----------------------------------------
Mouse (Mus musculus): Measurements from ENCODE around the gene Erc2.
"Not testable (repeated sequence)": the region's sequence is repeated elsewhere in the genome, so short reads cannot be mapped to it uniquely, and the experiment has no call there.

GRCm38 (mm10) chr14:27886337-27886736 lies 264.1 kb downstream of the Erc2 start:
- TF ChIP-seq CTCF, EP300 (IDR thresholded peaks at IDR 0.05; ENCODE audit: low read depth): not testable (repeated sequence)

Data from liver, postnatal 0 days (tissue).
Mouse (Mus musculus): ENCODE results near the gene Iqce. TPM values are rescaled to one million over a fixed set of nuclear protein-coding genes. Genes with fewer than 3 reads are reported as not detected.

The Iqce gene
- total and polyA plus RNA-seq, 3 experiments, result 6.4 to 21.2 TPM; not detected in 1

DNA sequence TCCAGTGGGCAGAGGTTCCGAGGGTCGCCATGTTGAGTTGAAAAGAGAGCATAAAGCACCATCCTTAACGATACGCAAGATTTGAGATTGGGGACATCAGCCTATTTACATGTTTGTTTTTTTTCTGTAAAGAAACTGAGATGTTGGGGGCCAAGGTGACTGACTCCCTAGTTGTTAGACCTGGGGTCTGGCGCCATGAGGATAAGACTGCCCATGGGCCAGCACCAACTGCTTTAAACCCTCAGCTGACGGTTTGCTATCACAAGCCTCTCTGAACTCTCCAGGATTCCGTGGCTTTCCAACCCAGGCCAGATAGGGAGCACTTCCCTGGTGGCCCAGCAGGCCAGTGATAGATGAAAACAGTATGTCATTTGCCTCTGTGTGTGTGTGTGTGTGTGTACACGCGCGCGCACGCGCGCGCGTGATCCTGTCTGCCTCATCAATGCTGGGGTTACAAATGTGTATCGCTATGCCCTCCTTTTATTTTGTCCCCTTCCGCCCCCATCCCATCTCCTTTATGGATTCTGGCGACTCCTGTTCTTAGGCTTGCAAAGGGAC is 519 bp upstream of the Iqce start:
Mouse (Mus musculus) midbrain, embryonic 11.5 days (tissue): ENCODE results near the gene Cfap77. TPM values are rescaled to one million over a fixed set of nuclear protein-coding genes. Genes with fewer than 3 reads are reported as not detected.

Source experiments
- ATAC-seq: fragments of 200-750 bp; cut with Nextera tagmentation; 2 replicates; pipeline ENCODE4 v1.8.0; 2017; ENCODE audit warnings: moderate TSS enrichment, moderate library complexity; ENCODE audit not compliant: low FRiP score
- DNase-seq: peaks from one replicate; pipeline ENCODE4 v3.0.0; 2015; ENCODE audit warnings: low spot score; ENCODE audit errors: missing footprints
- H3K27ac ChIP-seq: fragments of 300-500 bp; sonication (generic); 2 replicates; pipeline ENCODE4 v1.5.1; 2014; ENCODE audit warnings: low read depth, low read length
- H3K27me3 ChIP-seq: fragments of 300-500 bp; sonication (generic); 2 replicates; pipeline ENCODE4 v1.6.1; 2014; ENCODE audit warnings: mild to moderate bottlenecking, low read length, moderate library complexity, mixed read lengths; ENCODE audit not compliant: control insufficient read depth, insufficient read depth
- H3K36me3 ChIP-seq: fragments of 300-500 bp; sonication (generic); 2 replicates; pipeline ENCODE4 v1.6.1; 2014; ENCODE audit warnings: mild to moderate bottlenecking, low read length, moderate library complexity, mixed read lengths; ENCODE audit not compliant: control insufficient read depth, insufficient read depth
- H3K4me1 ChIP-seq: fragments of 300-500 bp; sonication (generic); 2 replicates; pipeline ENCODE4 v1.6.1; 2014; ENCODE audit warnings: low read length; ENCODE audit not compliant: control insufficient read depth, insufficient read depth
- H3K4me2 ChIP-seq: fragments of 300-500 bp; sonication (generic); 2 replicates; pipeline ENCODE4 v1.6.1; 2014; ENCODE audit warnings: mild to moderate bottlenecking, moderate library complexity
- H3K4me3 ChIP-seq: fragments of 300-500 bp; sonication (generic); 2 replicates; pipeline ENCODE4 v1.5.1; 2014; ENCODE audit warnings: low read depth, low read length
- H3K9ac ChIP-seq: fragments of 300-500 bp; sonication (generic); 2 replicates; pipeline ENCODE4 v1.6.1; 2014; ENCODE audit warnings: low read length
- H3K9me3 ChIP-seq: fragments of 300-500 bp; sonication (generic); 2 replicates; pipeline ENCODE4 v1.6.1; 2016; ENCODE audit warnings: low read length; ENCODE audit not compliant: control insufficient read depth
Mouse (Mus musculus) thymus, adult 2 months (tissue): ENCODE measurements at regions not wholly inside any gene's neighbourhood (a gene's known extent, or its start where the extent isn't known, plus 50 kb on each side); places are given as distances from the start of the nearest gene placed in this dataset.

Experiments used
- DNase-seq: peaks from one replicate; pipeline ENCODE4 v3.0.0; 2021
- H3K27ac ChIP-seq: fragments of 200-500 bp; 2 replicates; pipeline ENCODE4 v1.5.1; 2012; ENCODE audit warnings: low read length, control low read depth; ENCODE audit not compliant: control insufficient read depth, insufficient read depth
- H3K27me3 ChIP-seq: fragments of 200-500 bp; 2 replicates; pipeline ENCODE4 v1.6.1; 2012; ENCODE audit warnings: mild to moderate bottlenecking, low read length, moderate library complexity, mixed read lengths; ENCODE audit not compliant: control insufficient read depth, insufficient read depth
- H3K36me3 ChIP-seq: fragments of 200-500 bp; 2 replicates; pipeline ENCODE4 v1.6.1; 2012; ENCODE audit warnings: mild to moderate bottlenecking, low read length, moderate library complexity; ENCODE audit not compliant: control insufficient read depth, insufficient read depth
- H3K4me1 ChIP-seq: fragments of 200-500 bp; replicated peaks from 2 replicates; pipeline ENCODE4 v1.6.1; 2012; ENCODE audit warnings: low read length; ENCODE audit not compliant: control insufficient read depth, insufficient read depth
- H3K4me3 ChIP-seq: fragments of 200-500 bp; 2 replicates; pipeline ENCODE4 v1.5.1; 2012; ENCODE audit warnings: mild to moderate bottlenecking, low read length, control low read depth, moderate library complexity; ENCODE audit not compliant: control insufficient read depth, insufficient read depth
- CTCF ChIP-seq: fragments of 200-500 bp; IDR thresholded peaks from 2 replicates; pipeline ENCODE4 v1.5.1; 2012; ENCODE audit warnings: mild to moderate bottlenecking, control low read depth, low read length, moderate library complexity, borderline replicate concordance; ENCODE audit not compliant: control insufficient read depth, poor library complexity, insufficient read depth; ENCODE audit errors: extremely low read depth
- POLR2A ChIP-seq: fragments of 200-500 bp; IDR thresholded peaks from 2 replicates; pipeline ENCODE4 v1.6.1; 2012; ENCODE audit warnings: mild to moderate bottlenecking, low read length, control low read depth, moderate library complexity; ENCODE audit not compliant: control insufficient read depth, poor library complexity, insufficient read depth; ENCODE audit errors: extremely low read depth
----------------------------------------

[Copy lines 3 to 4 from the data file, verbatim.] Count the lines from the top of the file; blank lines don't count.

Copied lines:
GRCm38 (mm10) chr14:27886337-27886736 lies 264.1 kb downstream of the Erc2 start:
- TF ChIP-seq CTCF, EP300 (IDR thresholded peaks at IDR 0.05; ENCODE audit: low read depth): not testable (repeated sequence)